Discover the tranquility of living at Warfield Park An award winning development of bespoke park homes beautifully designed to reflect its stunning woodland setting. Introducing The Paddocks at Warfield Park an exclusive new development launching in early 2019 consisting of 82 brand new park homes set in rural Berkshire.

01344 884666

Find your perfect park home today

MacLaren House, Warfield Park, Bracknell, Berkshire, RG42 3RG










HERE QUALITY & W LIFESTYLE COME FIRST Please contact our Head Office on 0118 942 8782 to discuss your residential park home or holiday lodge requirements. We can supply park homes and leisure lodge homes from any manufacturer. We have an inventory of stock homes from any of the leading manufacturers available immediately, alternatively you can place a forward order for a home of your choice with a lead time of 12 weeks delivery. Our parks are located in Berkshire, Wiltshire, Hampshire, Oxfordshire, Surrey and Essex with our address details listed below. We have in excess of 1200 residents living on our estates and have more than 40 years experience in the industry, with our first park ownership in 1976.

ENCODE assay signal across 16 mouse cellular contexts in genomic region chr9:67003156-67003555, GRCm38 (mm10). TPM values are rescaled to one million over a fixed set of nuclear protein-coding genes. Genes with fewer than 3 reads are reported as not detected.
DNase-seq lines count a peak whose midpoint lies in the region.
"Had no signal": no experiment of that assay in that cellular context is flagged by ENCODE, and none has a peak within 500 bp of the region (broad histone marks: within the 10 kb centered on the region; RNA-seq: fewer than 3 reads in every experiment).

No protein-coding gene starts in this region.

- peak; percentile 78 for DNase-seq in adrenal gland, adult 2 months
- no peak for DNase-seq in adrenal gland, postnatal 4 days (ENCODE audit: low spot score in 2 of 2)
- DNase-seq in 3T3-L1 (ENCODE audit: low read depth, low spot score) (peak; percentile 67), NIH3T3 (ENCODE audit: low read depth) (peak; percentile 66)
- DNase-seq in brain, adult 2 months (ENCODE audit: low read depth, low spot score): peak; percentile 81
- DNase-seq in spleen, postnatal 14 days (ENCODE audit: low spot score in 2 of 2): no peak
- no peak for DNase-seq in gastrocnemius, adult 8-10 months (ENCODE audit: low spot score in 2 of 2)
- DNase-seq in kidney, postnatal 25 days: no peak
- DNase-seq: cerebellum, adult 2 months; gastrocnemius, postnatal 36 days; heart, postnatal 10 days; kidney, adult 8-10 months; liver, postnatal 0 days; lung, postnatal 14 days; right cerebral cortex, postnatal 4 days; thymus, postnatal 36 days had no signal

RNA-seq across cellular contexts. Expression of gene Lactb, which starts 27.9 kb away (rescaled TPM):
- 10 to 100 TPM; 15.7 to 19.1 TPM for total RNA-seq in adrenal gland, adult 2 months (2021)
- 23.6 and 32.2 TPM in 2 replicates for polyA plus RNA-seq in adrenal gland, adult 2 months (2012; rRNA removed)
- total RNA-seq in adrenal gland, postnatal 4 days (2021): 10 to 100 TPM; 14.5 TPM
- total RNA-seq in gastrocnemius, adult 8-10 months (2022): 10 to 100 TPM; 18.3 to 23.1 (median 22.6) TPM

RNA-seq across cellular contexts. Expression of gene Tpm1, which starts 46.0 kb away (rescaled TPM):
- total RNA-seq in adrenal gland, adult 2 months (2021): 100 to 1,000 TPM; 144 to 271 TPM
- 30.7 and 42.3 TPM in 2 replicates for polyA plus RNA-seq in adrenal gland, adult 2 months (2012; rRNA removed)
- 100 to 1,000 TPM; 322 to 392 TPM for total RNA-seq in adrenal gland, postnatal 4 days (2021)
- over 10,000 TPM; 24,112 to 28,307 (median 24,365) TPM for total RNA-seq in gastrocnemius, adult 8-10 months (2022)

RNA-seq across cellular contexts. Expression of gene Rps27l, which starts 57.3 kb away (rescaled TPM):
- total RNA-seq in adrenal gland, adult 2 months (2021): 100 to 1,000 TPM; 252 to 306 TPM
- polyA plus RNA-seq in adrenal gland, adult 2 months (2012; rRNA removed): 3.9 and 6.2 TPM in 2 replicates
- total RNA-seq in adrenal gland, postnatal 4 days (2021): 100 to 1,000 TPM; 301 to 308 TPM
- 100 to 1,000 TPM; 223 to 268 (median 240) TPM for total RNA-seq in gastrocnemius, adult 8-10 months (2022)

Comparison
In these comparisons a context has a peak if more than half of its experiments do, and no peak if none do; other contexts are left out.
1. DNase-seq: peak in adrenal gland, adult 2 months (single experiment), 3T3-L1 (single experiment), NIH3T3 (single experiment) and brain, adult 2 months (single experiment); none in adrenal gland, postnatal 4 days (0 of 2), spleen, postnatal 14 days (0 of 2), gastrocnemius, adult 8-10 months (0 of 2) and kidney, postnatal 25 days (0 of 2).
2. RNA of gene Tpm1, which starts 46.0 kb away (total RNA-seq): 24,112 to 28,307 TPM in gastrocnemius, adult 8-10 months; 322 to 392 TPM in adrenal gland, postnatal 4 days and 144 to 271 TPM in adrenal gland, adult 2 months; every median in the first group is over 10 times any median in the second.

We look forward to welcoming you to one of our parks.

Exclusive Park Home Estates at: Garstons Park Home Village, Tilehurst, Berkshire RG31 4TS (Head Office) California Country Park, Finchampstead, Berkshire RG40 4HT • Kingsleigh Park, Thundersley, Essex SS7 3QJ • Cambridge Lodge Park, Horley, Surrey RH6 8PR • Oxford Park Homes, Sandford-on-Thames, Oxford OX4 4YT • Bungalow Park, Amesbury, Wiltshire SP4 7PJ • Robann Park, Fareham, Hamsphire • Lincoln Farm Park, Standlake, Witney OX29 7RH